The first step the government should take to protect its currency, is to impose exchange controls; capital entering the country must be required to register with the government, and not be permitted to turn around and leave within a very short period. Likewise, importers should be required to keep their dollar accounts in the country, and register them with the government, as used to be done, he said.

In the last two weeks, Lessa is suddenly being sought out by the "mainstream" national media, after having been largely silenced since November 2004, when Wall Street/London financiers ordered the Lula government to remove him from the powerful state development bank, or else.

Mexican National Weekly Carries Slander of LaRouche

Sept. 25 (EIRNS)—Lyndon LaRouche is famous in Mexico as the American leader who has vociferously defended Mexico's sovereignty against genocidal financiers for more than three decades, particularly since his friendship with President José López Portillo (1977-1982). Attention to his ideas is soaring, again, as a new generation of young Mexican leaders are fighting to save their nation, and humanity, in the LaRouche Youth Movement.

So, it is not surprising that one of the nation's leading news weeklies, Julio Scherer García's Proceso magazine, included in an article parading as an expose of neo-nazi activity in Mexico in its Sept. 25 edition, the pathetic slander that "the followers of Lyndon LaRouche" exemplify U.S. financing of ultra-right organizations in Mexico. The source of that lie was a cowardly former member of the LaRouche movement, Juan Cedillo, who went to work instead for the enemies of LaRouche, and Mexico.

For its part, Proceso, still proudly describing itself as "the great magazine of opposition" to the administration of López Portillo, has functioned for three decades as a leading voice of left-wing bankers' synarchism in the country.

Without Reconstruction, Haiti Faces Mass Death!

Sept. 23 (EIRNS)—The extent of death and destruction in Haiti, after four deadly tropical storms, was reviewed today at a hearing of the Western Hemisphere Subcommittee of the House of Representatives Foreign Affairs Committee. At least 70% of the crops were destroyed; hundreds of people are dead, with hundreds more wounded; 10 bridges are out; 850,000 people are displaced within the country (out of 9.4 million); most water is unsafe. At present, the USS Kearsarge, from the Southern Command of the U.S. Fourth Fleet, is providing a floating hospital of 53 beds and four operating rooms; 253 metric tons of goods, and four helicopters; and emergency bridge engineering work.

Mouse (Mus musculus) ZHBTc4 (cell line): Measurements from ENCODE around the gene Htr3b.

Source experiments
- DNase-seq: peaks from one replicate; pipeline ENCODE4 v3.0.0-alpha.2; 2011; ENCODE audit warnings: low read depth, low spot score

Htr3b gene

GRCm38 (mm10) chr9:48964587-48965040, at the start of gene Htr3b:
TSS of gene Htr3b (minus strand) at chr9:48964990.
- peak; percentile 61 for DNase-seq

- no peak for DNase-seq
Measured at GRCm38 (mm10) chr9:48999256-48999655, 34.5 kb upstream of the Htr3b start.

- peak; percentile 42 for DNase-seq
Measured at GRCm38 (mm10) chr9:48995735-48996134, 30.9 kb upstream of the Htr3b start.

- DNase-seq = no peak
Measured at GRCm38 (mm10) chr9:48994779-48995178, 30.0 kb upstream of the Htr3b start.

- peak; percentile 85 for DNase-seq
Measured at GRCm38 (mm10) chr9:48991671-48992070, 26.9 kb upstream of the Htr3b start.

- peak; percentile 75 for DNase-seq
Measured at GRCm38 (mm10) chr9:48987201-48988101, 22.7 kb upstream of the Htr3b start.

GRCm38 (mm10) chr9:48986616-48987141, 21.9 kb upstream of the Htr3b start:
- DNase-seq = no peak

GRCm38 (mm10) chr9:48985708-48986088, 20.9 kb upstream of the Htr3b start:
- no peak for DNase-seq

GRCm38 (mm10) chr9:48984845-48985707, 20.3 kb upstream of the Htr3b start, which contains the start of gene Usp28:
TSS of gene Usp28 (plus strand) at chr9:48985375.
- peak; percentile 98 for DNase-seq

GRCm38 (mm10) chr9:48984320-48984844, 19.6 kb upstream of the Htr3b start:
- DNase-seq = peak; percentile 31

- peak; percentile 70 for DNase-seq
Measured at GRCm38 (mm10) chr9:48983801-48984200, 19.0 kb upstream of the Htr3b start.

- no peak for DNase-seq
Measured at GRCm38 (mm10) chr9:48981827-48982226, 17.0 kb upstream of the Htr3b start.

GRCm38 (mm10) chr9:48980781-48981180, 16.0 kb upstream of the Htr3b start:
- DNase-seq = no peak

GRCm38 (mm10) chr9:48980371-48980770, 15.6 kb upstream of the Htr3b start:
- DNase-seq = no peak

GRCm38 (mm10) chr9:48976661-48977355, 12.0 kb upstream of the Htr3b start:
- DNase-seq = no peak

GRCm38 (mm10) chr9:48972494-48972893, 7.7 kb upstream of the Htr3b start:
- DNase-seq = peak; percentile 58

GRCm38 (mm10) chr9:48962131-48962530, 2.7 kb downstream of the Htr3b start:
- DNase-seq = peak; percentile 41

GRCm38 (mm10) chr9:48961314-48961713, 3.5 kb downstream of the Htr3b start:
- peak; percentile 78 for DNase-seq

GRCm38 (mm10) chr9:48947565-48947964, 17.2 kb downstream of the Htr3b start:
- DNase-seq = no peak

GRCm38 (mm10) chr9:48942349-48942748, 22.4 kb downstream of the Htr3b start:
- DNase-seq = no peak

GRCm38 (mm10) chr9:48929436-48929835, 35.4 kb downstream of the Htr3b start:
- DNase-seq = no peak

Rep. Maxine Waters (D-Calif.) and several colleagues testified before the committee, demanding that the U.S. send $300 million in aid of all kinds, which was requested in a Sept. 12 letter by her and 67 House colleagues, sent to House Speaker Nancy Pelosi. But so far it hasn't happened; a certain amount of aid is flowing in from Brazil, Canada, the U.S., and other sources, on a piecemeal basis.

Likewise, this week, UN officials reported that a "flash" appeal made two weeks ago for $108 million in aid funds, has been met, with only $3.7 million pledged. This latter appeal was made by Sir John Holmes, UN Undersecretary for Humanitarian Affairs, almost in the spirit of putting it "out there" to fail, while no true re-building effort is contemplated.

Haiti, already forced into abject poverty under globalization, has been hit this season by the deadly sequence of four hurricanes and storms in rapid succession: Fay, Gustav, Hanna, and Ike. The storm destruction points up the necessity all along, for the presence of electricity systems, transportation, ports, health care and education facilities, food stocks, and agro-industrial installations.

Western Hemisphere Subcommittee chairman Eliot Engel (D-N.Y.) gets the Grim Reaper award for praising a proposed Brazil-Haiti partnership to plant jatropha—the inedible oilseed used for biofuels—as a re-forestation crop on Haitian hillsides, to deter flooding, because it is a "disincentive" for poor people to cut it down, since it makes bad charcoal. But the only reason Haitians have denuded their hillsides for charcoal, is that, lacking electricity, it is their only fuel source for cooking!

All rights reserved © 2008 EIRNS